Saturday, February 16, 2013

Eating Suburbia Cookbook Now Available!

You heard it right, there is a new cookbook by Mrs. B…and Brilliant Daughter. A loving collaboration between the two of us for friends and family, we’ve been able to make it available to the public on Amazon.

Named after this blog, Eating Suburbia is a follow-up to Eat · Drink · Merry, a cookbook that debuted in 2010. That first book—a compilation of family favorites—was a product of this blog and our love of food. Three years and hundreds of recipes later, this second book is following in those footsteps.

I had a blast working with Brilliant Daughter on recipe testing, formatting, design. And for those of you who have eaten in our home, you should easily figure out the impetus behind the cover design. This time around we made the cover very personal (and probably less commercial), paying homage to the 4x6’ chalkboard that hung in our kitchen for almost 15 years. Our “communications center,” this utilitarian wall d├ęcor served us well, keeping track of shopping lists, phone messages, chore duty, family contact information, and, during holidays, became an oversized greeting card for our guests. And although it was retired when we remodeled, the fond memories linger and became the inspiration.

The effort behind these cookbooks is to encourage cooks to break out of a cooking rut and spice up the kitchen with fresh ingredients and some foreign flavors. As I’ve said before, I believe that the world might be a better place if the canned veggies, packaged cookies, and oversweet jams were left on the shelves, and we spent a little time digging into the garden and flour bag and treating our families and ourselves to something better.

By sharing, we hope that someone will take the next step in the kitchen by trying to make mujadara, Guinness bread, a spicy tuna roll, or the perfect pecan pie, and know that it doesn’t have to be complicated and that the end result speaks for itself.

This book is comprised of eight sections: Breakfast, Appetizers, Lunch, Dinner, Sides, Quick & Easy, Desserts, and Odds & Ends. Sidebars contain tips on shortcuts, cooking ingredients and sources. There is a bonus section in the back that contains the 10 most treasured recipes from our first cookbook, Eat · Drink · Merry.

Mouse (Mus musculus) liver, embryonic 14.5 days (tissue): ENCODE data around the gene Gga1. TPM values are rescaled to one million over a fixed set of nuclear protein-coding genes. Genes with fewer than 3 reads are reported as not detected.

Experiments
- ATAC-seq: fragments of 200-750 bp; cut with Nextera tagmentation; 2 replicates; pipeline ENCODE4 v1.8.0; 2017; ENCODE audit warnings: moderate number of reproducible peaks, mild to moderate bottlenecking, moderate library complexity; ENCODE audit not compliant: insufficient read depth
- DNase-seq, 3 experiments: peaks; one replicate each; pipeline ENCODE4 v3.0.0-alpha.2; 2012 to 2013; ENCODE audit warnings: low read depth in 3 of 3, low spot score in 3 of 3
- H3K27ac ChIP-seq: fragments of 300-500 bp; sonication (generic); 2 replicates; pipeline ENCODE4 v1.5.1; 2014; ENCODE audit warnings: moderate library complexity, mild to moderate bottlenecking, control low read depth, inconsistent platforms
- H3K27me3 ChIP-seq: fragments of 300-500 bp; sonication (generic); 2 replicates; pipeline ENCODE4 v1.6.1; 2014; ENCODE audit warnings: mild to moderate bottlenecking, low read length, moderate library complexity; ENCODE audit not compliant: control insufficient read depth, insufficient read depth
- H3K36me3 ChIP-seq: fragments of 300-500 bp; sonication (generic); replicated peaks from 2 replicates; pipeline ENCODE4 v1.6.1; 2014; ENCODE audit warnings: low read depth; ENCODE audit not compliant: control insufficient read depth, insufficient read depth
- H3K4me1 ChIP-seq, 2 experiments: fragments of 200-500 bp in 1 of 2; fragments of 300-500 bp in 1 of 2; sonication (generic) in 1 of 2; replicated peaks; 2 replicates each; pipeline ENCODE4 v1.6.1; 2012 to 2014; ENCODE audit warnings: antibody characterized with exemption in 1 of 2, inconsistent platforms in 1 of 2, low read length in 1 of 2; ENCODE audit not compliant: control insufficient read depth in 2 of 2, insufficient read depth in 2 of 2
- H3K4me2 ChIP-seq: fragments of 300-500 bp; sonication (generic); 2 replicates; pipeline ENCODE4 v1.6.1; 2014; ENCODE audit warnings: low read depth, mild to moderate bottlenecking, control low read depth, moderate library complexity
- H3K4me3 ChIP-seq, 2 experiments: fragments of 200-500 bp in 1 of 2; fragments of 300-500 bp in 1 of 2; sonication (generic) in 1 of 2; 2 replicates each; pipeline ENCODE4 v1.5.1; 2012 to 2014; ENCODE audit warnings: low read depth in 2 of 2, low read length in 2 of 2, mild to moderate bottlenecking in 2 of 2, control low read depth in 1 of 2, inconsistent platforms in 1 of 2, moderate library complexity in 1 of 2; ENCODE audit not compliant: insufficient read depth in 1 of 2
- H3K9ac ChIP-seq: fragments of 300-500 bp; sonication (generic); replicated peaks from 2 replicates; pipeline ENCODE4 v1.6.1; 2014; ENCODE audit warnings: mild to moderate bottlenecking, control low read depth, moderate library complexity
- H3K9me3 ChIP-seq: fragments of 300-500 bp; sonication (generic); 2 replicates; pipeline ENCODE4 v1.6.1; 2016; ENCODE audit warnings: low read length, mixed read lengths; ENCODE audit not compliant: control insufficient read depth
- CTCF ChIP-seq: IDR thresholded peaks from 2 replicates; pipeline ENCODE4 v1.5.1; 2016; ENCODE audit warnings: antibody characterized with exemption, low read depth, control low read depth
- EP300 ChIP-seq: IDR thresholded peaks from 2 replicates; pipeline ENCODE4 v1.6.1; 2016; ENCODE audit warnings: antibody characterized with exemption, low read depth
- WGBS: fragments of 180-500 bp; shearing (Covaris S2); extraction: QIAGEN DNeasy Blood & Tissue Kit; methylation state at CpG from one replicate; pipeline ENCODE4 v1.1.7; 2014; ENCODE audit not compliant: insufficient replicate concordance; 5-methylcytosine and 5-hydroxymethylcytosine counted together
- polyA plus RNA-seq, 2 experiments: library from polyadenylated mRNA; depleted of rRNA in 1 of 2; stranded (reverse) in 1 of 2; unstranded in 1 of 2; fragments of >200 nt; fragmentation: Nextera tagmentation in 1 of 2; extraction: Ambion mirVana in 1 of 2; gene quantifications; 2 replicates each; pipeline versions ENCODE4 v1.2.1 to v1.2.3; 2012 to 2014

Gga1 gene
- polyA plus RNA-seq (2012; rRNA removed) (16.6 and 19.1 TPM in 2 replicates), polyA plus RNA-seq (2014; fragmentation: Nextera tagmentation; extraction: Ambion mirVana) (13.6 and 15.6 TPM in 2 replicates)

All recipes were tested in our suburban kitchens, without any fancy equipment (unless a candy thermometer and Kitchen Aid mixer count as fancy). All ingredients are easily sourced and the majority of the recipes take less than one hour. So what are you waiting for? Take a chance, make a change—your stomach will thank you for it.

To order Eating Suburbia, head on over to Amazon here.

If you don’t have our first book, it’s still available on Lulu here.

Wednesday, February 13, 2013

Thumbprint Cookies with a Twist

We are a household who will eat pretty much anything and we have few food allergies or intolerances, but that doesn’t mean that I don’t try and please those who are vegetarian, vegan, or gluten-free. We know quite a few people who prescribe to those diets and I think food should be just as tasty for them as it is the rest of the world.

For some time I have been hunting for a decent vegan cookie. One that I myself would eat and that wouldn’t take ingredients not already in my pantry. I finally found upon a recipe, that I modified slightly and am proud to blog about.

These thumbprint cookies use almond meal instead of flour. (Almond meal, as well as coconut oil, is available at Trader Joe’s and Whole Foods.) The almond meal holds up well and provides for a sweetness that negates the use of traditional sweeteners. The small amount of maple syrup is just the right touch. Best of all, these are vegan, vegetarian, gluten-free and dairy-free!

Friday, February 01, 2013

Full Circle: A Thai Cooking Lesson

Many (many) moons ago, I worked on the very first book that Travelers’ Tales ever published, a travel anthology on Thailand. And while I’ve worked on over 100 books since that time, it remains my favorite. It was the first book to take me to a faraway exotic locale in a magical way that only really good writing can accomplish.

To celebrate the publication of that first book, and many more to come, I learned to cook Thai food. Inspired by a story by Kemp Miles Minifie about the cooking school at the famed Bangkok Oriental hotel, I went out and bought a wonderful cookbook by Vatcharin Bhumichitr and taught myself about galangal and nam pla, red and green curry, long beans and satay. This was back in 1992, before Thai food became mainstream, so I had nothing to compare it to.

Ten years later, the publishers wanted to update the book, and I found myself on a plane going halfway across the world to replicated Kemp’s experience. For ten days, my friend Jen Leo and I ate our way through Thailand. First at the Bangkok Oriental, where we had some supreme digs and I had 3 days of intensive cooking classes. (We floated on the Chao Phraya, wandered the streets, and had the opportunity to eat thai food at both street carts and fancy restaurants.) Then we went south to Phuket, to Mom Tri’s Boathouse, where we lounged on the beach, went sea kayaking, visited Koh Phi Phi (don’t you love these names?) and had another 2 days of cooking classes. I came away fat and happy.

Since that time, Thai cooking has been a part of my repertoire. And recently I had to privilege of sharing that with a friend. Jan retired two years ago, and as a gift I offered her a cooking lesson. Yes, she is of retirement age, and yes she can cook, but I was thinking of a fun activity we could share and bringing something new into her kitchen. So this week, we set to work and I was the teacher instead of the student.